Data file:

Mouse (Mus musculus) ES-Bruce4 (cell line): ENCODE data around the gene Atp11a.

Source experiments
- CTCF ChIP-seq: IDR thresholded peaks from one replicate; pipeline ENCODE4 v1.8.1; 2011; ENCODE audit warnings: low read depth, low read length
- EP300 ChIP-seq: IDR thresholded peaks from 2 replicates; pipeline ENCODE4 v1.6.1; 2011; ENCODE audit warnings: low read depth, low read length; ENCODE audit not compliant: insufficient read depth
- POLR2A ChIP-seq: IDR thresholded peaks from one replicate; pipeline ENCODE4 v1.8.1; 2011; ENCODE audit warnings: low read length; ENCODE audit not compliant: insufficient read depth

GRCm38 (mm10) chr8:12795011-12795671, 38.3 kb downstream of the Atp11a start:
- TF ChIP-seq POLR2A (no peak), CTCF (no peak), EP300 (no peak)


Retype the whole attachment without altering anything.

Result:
Mouse (Mus musculus) ES-Bruce4 (cell line): ENCODE data around the gene Atp11a.

Source experiments
- CTCF ChIP-seq: IDR thresholded peaks from one replicate; pipeline ENCODE4 v1.8.1; 2011; ENCODE audit warnings: low read depth, low read length
- EP300 ChIP-seq: IDR thresholded peaks from 2 replicates; pipeline ENCODE4 v1.6.1; 2011; ENCODE audit warnings: low read depth, low read length; ENCODE audit not compliant: insufficient read depth
- POLR2A ChIP-seq: IDR thresholded peaks from one replicate; pipeline ENCODE4 v1.8.1; 2011; ENCODE audit warnings: low read length; ENCODE audit not compliant: insufficient read depth

GRCm38 (mm10) chr8:12795011-12795671, 38.3 kb downstream of the Atp11a start:
- TF ChIP-seq POLR2A (no peak), CTCF (no peak), EP300 (no peak)